Town halls hire citizen snoopers as young as SEVEN to spy on neighbours and report wrongs
(DAILY MAIL) Children as young as seven are being recruited by councils to act as ‘citizen snoopers’, the Daily Mail can reveal.
The ‘environment volunteers’ will report on litter louts, noisy neighbours – and even families putting their rubbish out on the wrong day.
There are currently almost 9,000 people signed up to the schemes. More are likely to be recruited in the coming months.
Controversially, some councils are running ‘junior’ schemes which are recruiting children.
Surveillance: Councils are recruiting children as well as adults to spy on their neighbours
After basic training, volunteers are expected to be the ‘eyes and the ears’ of the town hall.
They are given information packs about how to collect evidence, including tips about writing down numberplates, which could later be used in criminal prosecutions.
Luton Borough Council’s Street Seen scheme encourages its 650 volunteers to report ‘environmental concerns’. It is also recruiting ‘Junior Street Champions’, aged between seven and 11.
Primary schools could also be involved within two years.
Similarly, Islington Council in north London has recruited 1,200 ‘Islington Eyes’ to report crime hotspots, fly-tipping and excess noise from DIY.
Volunteers are given a list of things to do when confronted with fly-tippers, including taking photos ‘without being seen’.
Last year the council undertook a recruitment drive for youngsters aged nine and above, called Junior Eyes.
Children are given special books to write down reports on littering or graffiti in their schools, which they then send to the council.
A spokesman for Islington town hall said: ‘It’s not possible for the council to see what’s going on in the borough at all times, so our Eyes for Islington are a great help, reporting issues such as dangerous footpaths, fly-tipping and graffiti.’
Welwyn Hatfield Council in Hertfordshire has given its 13 volunteers handheld computers to take photographs of problem areas.
The information is then uploaded to a map of trouble spots.
Overall, a total of 8,442 volunteers have signed up at 17 councils in England. Other councils are set to follow their example and set up their own networks of volunteers.
They say the scheme helps them find out about problems which they might not know about otherwise. But critics are worried the schemes could easily be abused and encourage a ‘Big Brother society’.
The move comes as local authorities dish out £100 fines to householders who leave out too much rubbish or fail to follow recycling rules.
Matthew Elliott, chief executive of the TaxPayers’ Alliance, said: ‘Community spirit is one thing, spying on your neighbours is quite another.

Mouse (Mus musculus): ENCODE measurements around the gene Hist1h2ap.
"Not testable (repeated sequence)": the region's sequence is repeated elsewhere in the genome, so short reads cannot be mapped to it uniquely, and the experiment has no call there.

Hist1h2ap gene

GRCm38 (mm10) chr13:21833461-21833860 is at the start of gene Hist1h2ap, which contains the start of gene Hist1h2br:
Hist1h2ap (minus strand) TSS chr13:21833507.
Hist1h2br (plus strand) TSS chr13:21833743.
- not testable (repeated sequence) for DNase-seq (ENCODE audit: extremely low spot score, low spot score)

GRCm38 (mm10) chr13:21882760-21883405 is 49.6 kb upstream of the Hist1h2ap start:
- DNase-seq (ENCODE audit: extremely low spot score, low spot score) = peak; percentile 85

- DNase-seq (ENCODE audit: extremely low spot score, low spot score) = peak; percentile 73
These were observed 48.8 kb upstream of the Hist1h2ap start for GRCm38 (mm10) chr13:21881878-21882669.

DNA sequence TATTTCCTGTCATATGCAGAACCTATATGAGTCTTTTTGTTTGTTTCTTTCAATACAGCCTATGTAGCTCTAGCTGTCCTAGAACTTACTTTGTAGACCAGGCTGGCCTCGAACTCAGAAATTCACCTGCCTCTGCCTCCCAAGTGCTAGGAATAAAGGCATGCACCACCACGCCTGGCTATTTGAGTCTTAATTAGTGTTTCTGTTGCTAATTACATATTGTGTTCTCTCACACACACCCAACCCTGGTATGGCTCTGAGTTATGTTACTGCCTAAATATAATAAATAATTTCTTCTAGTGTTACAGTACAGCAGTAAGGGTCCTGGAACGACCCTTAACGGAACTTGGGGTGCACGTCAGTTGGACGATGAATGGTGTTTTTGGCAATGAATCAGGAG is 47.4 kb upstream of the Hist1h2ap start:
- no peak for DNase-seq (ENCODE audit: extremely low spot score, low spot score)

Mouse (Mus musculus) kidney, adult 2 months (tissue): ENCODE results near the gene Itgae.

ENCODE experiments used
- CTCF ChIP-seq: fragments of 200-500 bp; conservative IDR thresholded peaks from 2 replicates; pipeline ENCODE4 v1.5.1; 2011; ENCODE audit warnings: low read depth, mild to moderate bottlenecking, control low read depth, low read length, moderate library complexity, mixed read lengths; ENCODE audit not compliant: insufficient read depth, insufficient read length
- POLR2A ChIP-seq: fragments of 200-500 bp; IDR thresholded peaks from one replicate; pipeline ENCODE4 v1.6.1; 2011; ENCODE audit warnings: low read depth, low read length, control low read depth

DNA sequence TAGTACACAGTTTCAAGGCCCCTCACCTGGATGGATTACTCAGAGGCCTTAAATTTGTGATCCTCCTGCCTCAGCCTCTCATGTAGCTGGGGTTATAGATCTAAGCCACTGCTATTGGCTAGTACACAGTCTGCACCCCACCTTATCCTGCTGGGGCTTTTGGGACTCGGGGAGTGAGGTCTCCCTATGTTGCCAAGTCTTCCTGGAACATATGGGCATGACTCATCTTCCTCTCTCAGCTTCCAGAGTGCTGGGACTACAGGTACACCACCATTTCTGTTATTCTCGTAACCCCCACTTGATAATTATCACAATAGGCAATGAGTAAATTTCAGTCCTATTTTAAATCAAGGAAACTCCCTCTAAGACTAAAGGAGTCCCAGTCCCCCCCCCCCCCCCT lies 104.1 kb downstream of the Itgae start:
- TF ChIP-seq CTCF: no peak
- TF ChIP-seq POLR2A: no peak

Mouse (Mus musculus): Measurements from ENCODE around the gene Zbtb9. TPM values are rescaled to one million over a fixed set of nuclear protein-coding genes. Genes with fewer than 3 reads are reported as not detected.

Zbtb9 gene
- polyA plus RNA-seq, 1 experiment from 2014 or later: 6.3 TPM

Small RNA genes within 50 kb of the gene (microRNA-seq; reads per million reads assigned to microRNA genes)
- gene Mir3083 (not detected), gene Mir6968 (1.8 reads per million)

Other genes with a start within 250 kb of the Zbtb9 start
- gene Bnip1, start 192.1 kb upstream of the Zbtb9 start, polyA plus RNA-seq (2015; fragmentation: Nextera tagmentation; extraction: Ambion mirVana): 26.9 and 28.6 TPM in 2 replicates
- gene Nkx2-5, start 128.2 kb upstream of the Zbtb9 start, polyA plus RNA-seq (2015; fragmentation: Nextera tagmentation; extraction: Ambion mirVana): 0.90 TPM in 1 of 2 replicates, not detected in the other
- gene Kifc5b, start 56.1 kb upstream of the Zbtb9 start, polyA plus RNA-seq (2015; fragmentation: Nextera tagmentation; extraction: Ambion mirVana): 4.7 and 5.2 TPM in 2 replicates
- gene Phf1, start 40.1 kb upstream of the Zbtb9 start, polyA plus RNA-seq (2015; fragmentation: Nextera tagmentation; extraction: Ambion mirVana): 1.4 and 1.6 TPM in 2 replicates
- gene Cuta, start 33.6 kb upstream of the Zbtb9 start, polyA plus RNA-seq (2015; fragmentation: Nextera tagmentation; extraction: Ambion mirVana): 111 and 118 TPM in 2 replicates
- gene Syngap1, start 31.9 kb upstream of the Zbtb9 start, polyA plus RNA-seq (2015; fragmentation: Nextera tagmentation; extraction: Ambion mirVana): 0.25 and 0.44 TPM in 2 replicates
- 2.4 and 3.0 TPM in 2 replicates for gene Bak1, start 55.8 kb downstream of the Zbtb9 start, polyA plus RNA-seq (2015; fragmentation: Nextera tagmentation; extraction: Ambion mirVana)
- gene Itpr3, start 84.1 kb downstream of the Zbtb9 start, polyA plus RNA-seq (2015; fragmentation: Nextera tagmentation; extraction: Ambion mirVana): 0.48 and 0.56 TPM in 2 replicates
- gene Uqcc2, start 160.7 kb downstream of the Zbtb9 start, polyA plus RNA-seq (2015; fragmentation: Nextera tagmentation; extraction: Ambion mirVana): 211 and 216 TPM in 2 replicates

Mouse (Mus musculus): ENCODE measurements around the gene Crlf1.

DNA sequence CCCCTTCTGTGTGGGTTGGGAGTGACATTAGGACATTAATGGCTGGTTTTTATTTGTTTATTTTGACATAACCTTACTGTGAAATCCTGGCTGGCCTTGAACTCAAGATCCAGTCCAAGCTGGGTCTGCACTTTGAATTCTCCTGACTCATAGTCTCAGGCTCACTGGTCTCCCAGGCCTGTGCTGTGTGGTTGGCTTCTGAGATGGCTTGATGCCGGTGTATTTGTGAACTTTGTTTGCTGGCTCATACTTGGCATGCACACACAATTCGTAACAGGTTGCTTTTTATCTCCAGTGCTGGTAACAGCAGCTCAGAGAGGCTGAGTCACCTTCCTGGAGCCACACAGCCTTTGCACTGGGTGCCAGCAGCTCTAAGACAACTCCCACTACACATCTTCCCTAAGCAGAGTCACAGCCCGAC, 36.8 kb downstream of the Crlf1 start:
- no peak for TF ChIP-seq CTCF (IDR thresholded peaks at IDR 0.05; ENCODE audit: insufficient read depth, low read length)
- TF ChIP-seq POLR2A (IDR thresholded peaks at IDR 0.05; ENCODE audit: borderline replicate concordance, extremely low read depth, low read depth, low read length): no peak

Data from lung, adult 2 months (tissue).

‘It is the job of the police to maintain law and order, and there is no reason taxpayers should have to pay twice for the same service.
‘People are sick and tired of being spied on by their councils and in a recession we simply cannot afford luxuries like handheld computers at a time when the most basic public services are being scaled back.’
The Welwyn and Hatfield scheme is run by waste collection and environmental contractor Serco, which hopes to recruit more volunteers this summer.
A spokesman for the council said: ‘Welwyn Hatfield Borough Council and its project partner Serco do not conduct any surveillance of residents in enforcement of environmental crimes, and neither do the community champions that have volunteered.’
Serco said other councils were keen to introduce its handheld computers, although many areas are conducting similar schemes using more low-tech methods.
For example, Hillingdon Borough Council in north London, which has recruited 4,800 volunteers from the age of 16 in the past 18 months, simply gives its ‘Street Champions’ pens and a folder of contact details.
A spokesman said: ‘Street Champions themselves have confirmed that it is not a scheme where people are asked to spy on neighbours. Street Champions are asked to act just as any other resident might to report issues in their local area.’
The spokesman added that two brothels had been closed down this year as a result of reports.
In North Devon, where trial schemes are currently under way, some of the volunteers have helped the police close down a drug den by giving witness statements.
However, the controversial pilot schemes have been dropped in a number of areas including Stoke -on-Trent in Staffordshire and Tower Hamlets in east London.
A spokesman for the Local Government Association said: ‘Environment volunteers are people who care passionately about their local area and want to protect it from vandals, graffitists and fly-tippers.
‘These community-spirited residents are not snoopers.
‘They help councils cut crime and make places cleaner, greener and safer.’